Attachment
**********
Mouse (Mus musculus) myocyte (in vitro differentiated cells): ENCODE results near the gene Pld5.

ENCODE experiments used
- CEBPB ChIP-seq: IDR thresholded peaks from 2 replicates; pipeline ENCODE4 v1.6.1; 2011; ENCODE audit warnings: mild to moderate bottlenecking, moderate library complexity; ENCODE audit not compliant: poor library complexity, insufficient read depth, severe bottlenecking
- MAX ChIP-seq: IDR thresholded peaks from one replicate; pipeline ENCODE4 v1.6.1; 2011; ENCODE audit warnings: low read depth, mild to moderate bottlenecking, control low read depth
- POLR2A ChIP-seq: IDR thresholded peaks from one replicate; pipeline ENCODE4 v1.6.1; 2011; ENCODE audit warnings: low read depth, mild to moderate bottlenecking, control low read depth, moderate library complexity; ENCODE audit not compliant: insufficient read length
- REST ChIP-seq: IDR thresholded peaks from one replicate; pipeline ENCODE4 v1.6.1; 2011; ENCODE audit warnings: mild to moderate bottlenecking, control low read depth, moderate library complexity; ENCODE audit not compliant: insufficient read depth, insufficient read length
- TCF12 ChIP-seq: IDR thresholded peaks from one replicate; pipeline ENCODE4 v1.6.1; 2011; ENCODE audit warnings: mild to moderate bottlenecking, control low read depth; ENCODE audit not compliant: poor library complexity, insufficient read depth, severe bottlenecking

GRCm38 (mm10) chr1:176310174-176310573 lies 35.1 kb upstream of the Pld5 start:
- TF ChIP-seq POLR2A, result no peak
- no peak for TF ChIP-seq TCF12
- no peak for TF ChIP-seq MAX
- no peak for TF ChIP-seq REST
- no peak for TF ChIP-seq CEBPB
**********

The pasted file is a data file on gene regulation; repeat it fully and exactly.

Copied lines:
Mouse (Mus musculus) myocyte (in vitro differentiated cells): ENCODE results near the gene Pld5.

ENCODE experiments used
- CEBPB ChIP-seq: IDR thresholded peaks from 2 replicates; pipeline ENCODE4 v1.6.1; 2011; ENCODE audit warnings: mild to moderate bottlenecking, moderate library complexity; ENCODE audit not compliant: poor library complexity, insufficient read depth, severe bottlenecking
- MAX ChIP-seq: IDR thresholded peaks from one replicate; pipeline ENCODE4 v1.6.1; 2011; ENCODE audit warnings: low read depth, mild to moderate bottlenecking, control low read depth
- POLR2A ChIP-seq: IDR thresholded peaks from one replicate; pipeline ENCODE4 v1.6.1; 2011; ENCODE audit warnings: low read depth, mild to moderate bottlenecking, control low read depth, moderate library complexity; ENCODE audit not compliant: insufficient read length
- REST ChIP-seq: IDR thresholded peaks from one replicate; pipeline ENCODE4 v1.6.1; 2011; ENCODE audit warnings: mild to moderate bottlenecking, control low read depth, moderate library complexity; ENCODE audit not compliant: insufficient read depth, insufficient read length
- TCF12 ChIP-seq: IDR thresholded peaks from one replicate; pipeline ENCODE4 v1.6.1; 2011; ENCODE audit warnings: mild to moderate bottlenecking, control low read depth; ENCODE audit not compliant: poor library complexity, insufficient read depth, severe bottlenecking

GRCm38 (mm10) chr1:176310174-176310573 lies 35.1 kb upstream of the Pld5 start:
- TF ChIP-seq POLR2A, result no peak
- no peak for TF ChIP-seq TCF12
- no peak for TF ChIP-seq MAX
- no peak for TF ChIP-seq REST
- no peak for TF ChIP-seq CEBPB